Falls in Patients with Dementia

  • Lynn RochesterEmail author
  • Sue Lord
  • Alison J. Yarnall
  • David J. Burn


Falls are a major problem in dementia with an annual reported incidence of about 70–80 %, double that of older adults without cognitive impairment. Remaining mobile and free from falls is a priority, and understanding falls in dementia is of critical importance to mitigate the burden caused not only to the patient but also the carer. Despite this, there is currently no convincing evidence to mitigate falls risk in dementia. Gait and balance impairments are important falls risk factors as are cognitive impairment, and more recently the interdependency between these features has been recognized and is influencing assessment and the development of novel therapeutic strategies. This chapter covers four relevant and important key areas: (1) prevalence, incidence, and risk of falls with respect to different types of dementia including a focus on disorders in gait and balance which are important contributors and medication; (2) emerging evidence for contributory mechanisms; (3) evolving concepts relating to the interrelationship between gait, balance, cognition, and falls; and finally (4) approaches to mitigate falls risk and implications for clinical practice.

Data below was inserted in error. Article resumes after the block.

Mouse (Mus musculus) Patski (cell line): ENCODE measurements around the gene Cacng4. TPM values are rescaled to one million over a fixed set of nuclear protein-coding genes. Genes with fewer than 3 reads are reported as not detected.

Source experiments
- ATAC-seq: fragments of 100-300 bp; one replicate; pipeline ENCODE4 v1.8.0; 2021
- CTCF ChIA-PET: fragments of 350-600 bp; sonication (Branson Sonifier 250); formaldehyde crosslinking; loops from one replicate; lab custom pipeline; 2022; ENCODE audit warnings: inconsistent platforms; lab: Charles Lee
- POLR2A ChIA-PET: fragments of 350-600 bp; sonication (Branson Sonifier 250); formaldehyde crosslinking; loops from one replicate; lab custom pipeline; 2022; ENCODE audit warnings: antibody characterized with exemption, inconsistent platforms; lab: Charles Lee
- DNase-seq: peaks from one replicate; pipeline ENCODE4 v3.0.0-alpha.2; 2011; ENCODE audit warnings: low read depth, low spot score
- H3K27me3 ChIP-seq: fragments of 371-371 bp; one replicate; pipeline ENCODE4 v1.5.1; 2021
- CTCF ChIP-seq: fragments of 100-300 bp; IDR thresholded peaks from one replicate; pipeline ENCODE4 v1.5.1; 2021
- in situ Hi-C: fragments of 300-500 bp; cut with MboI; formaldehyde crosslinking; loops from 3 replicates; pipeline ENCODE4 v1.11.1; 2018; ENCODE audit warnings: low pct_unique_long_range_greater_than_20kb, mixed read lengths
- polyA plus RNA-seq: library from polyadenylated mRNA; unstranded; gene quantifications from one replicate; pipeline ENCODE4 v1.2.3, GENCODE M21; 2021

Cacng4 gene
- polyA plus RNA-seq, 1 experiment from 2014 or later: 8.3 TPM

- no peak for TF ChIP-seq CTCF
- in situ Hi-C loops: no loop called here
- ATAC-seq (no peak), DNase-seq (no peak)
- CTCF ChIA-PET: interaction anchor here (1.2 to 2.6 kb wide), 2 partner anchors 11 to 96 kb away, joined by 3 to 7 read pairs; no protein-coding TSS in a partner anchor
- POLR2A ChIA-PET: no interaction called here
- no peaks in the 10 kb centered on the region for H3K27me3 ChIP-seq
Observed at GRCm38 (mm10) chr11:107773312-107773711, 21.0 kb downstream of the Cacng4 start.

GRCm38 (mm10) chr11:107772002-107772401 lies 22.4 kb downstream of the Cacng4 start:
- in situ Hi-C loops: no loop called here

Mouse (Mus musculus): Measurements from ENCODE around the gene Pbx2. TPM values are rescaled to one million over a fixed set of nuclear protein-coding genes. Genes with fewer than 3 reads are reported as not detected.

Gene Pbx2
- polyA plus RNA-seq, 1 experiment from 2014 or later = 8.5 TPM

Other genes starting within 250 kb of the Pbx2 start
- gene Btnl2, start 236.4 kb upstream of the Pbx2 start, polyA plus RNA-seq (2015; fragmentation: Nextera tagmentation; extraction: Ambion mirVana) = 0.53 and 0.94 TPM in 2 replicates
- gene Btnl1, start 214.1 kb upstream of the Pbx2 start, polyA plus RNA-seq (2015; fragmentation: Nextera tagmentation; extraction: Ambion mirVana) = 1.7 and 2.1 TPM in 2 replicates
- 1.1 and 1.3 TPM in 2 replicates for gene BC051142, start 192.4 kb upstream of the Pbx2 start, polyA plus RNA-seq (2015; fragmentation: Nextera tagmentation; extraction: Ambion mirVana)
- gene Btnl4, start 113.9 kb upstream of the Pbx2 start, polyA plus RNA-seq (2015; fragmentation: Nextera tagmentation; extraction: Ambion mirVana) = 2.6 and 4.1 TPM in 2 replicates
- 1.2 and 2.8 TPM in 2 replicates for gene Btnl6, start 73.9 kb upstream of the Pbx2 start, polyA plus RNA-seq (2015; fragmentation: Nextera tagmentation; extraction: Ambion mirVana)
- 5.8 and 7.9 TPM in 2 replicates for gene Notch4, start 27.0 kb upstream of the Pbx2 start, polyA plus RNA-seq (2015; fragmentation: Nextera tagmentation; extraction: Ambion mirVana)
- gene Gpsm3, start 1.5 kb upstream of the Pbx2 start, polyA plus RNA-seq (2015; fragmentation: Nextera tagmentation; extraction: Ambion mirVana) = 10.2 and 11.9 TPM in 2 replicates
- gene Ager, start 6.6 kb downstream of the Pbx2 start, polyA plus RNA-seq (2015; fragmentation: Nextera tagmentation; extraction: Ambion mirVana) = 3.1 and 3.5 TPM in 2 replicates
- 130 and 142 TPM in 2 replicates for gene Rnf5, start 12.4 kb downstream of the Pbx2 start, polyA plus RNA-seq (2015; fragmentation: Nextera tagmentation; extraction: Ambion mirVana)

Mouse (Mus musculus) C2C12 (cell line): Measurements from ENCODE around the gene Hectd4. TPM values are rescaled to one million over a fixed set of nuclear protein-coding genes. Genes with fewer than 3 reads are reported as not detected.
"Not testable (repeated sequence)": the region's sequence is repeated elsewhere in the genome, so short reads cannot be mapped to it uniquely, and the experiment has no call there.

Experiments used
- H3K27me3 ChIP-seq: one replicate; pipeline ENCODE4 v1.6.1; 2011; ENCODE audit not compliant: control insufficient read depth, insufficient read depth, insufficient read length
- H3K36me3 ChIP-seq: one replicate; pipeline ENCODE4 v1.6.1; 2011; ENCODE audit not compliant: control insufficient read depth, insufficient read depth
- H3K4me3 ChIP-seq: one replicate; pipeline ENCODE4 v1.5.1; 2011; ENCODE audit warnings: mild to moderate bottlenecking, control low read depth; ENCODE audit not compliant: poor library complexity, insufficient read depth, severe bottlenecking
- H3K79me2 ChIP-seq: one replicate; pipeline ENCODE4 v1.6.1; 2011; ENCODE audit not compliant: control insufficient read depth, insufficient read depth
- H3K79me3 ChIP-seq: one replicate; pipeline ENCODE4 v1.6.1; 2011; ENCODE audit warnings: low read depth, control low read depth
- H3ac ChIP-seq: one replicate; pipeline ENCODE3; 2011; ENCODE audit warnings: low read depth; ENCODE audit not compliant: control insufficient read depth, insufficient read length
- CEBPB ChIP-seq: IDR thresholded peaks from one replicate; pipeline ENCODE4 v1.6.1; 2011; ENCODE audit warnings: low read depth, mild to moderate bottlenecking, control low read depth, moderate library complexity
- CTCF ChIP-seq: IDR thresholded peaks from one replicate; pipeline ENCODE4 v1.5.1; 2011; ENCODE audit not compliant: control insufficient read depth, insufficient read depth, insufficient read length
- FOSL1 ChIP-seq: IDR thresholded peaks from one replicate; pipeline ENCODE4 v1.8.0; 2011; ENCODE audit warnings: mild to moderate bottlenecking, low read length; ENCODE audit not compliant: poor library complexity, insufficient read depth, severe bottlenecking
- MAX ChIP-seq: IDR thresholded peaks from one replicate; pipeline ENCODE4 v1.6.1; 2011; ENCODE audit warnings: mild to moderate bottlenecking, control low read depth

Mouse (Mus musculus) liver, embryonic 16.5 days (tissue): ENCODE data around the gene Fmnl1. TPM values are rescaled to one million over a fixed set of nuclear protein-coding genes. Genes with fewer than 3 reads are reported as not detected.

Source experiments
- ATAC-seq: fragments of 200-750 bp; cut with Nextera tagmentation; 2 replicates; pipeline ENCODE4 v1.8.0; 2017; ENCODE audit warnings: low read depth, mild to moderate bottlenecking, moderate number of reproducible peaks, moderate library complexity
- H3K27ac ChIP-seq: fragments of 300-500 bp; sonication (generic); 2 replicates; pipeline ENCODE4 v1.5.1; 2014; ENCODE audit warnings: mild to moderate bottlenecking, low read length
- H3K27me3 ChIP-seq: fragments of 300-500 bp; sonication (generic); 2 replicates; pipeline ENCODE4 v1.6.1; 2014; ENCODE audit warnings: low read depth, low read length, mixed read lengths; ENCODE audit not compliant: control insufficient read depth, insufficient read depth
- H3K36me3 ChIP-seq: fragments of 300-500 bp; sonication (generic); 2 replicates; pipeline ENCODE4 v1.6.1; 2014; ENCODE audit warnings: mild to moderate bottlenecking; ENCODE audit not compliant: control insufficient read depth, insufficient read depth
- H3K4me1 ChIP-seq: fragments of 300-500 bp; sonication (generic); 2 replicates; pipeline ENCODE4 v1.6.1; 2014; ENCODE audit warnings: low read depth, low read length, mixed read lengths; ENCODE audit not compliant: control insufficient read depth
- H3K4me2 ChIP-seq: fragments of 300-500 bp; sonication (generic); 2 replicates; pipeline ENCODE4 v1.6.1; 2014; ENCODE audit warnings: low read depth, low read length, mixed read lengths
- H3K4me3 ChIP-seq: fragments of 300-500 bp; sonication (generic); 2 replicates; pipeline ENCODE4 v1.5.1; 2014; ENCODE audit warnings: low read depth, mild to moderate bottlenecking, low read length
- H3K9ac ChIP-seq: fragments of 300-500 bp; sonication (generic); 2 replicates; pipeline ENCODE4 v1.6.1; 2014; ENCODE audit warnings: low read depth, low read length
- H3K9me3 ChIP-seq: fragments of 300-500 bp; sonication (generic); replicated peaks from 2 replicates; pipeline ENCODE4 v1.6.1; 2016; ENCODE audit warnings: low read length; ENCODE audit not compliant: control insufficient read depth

Dementia Falls Gait Balance Cognitive impairment Risk factors 


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Copyright information

© Springer-Verlag London 2014

Authors and Affiliations

  • Lynn Rochester
    • 1
    Email author
  • Sue Lord
    • 1
  • Alison J. Yarnall
    • 1
  • David J. Burn
    • 2
  1. 1.Institute for Ageing and Health, Clinical Ageing Research Unit, Campus for Ageing and VitalityNewcastle UniversityNewcastle Upon TyneUK
  2. 2.Campus for Ageing and Vitality, Institute for Ageing and HealthNewcastle UniversityNewcastle Upon TyneUK

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